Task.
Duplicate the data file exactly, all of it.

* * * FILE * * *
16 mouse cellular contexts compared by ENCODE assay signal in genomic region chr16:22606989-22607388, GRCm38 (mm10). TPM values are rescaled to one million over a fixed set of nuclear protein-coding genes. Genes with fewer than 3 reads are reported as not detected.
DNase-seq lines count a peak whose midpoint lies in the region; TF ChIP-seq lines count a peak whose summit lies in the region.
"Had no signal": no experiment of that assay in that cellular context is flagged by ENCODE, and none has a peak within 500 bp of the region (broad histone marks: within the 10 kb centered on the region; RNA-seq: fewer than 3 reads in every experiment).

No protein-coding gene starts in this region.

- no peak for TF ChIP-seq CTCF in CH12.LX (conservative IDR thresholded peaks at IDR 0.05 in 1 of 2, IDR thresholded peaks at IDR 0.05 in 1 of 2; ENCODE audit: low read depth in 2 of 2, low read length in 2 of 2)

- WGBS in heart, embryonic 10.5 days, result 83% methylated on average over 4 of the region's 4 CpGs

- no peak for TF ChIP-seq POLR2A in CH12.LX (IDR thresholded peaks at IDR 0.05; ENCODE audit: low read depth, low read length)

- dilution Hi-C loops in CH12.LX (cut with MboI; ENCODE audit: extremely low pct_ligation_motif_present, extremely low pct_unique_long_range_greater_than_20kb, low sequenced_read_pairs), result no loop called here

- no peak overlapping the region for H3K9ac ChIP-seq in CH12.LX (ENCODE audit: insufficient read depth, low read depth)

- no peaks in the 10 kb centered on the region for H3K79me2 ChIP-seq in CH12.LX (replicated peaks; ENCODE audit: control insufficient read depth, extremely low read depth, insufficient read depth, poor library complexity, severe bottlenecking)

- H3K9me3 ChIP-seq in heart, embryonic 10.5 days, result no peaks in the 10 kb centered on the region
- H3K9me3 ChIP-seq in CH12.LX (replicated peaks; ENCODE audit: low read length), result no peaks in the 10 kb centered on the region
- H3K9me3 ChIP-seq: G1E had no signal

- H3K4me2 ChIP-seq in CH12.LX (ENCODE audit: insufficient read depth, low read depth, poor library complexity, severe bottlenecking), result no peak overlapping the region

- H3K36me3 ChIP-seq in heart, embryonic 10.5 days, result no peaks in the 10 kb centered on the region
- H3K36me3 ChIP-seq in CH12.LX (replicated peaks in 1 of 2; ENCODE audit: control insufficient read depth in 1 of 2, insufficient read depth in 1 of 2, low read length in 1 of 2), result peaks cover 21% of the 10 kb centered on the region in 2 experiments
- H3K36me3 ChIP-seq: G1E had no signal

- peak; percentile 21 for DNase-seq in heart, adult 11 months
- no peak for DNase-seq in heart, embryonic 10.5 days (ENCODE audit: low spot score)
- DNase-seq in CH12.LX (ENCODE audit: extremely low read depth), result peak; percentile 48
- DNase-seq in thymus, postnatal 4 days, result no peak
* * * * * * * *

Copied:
16 mouse cellular contexts compared by ENCODE assay signal in genomic region chr16:22606989-22607388, GRCm38 (mm10). TPM values are rescaled to one million over a fixed set of nuclear protein-coding genes. Genes with fewer than 3 reads are reported as not detected.
DNase-seq lines count a peak whose midpoint lies in the region; TF ChIP-seq lines count a peak whose summit lies in the region.
"Had no signal": no experiment of that assay in that cellular context is flagged by ENCODE, and none has a peak within 500 bp of the region (broad histone marks: within the 10 kb centered on the region; RNA-seq: fewer than 3 reads in every experiment).

No protein-coding gene starts in this region.

- no peak for TF ChIP-seq CTCF in CH12.LX (conservative IDR thresholded peaks at IDR 0.05 in 1 of 2, IDR thresholded peaks at IDR 0.05 in 1 of 2; ENCODE audit: low read depth in 2 of 2, low read length in 2 of 2)

- WGBS in heart, embryonic 10.5 days, result 83% methylated on average over 4 of the region's 4 CpGs

- no peak for TF ChIP-seq POLR2A in CH12.LX (IDR thresholded peaks at IDR 0.05; ENCODE audit: low read depth, low read length)

- dilution Hi-C loops in CH12.LX (cut with MboI; ENCODE audit: extremely low pct_ligation_motif_present, extremely low pct_unique_long_range_greater_than_20kb, low sequenced_read_pairs), result no loop called here

- no peak overlapping the region for H3K9ac ChIP-seq in CH12.LX (ENCODE audit: insufficient read depth, low read depth)

- no peaks in the 10 kb centered on the region for H3K79me2 ChIP-seq in CH12.LX (replicated peaks; ENCODE audit: control insufficient read depth, extremely low read depth, insufficient read depth, poor library complexity, severe bottlenecking)

- H3K9me3 ChIP-seq in heart, embryonic 10.5 days, result no peaks in the 10 kb centered on the region
- H3K9me3 ChIP-seq in CH12.LX (replicated peaks; ENCODE audit: low read length), result no peaks in the 10 kb centered on the region
- H3K9me3 ChIP-seq: G1E had no signal

- H3K4me2 ChIP-seq in CH12.LX (ENCODE audit: insufficient read depth, low read depth, poor library complexity, severe bottlenecking), result no peak overlapping the region

- H3K36me3 ChIP-seq in heart, embryonic 10.5 days, result no peaks in the 10 kb centered on the region
- H3K36me3 ChIP-seq in CH12.LX (replicated peaks in 1 of 2; ENCODE audit: control insufficient read depth in 1 of 2, insufficient read depth in 1 of 2, low read length in 1 of 2), result peaks cover 21% of the 10 kb centered on the region in 2 experiments
- H3K36me3 ChIP-seq: G1E had no signal

- peak; percentile 21 for DNase-seq in heart, adult 11 months
- no peak for DNase-seq in heart, embryonic 10.5 days (ENCODE audit: low spot score)
- DNase-seq in CH12.LX (ENCODE audit: extremely low read depth), result peak; percentile 48
- DNase-seq in thymus, postnatal 4 days, result no peak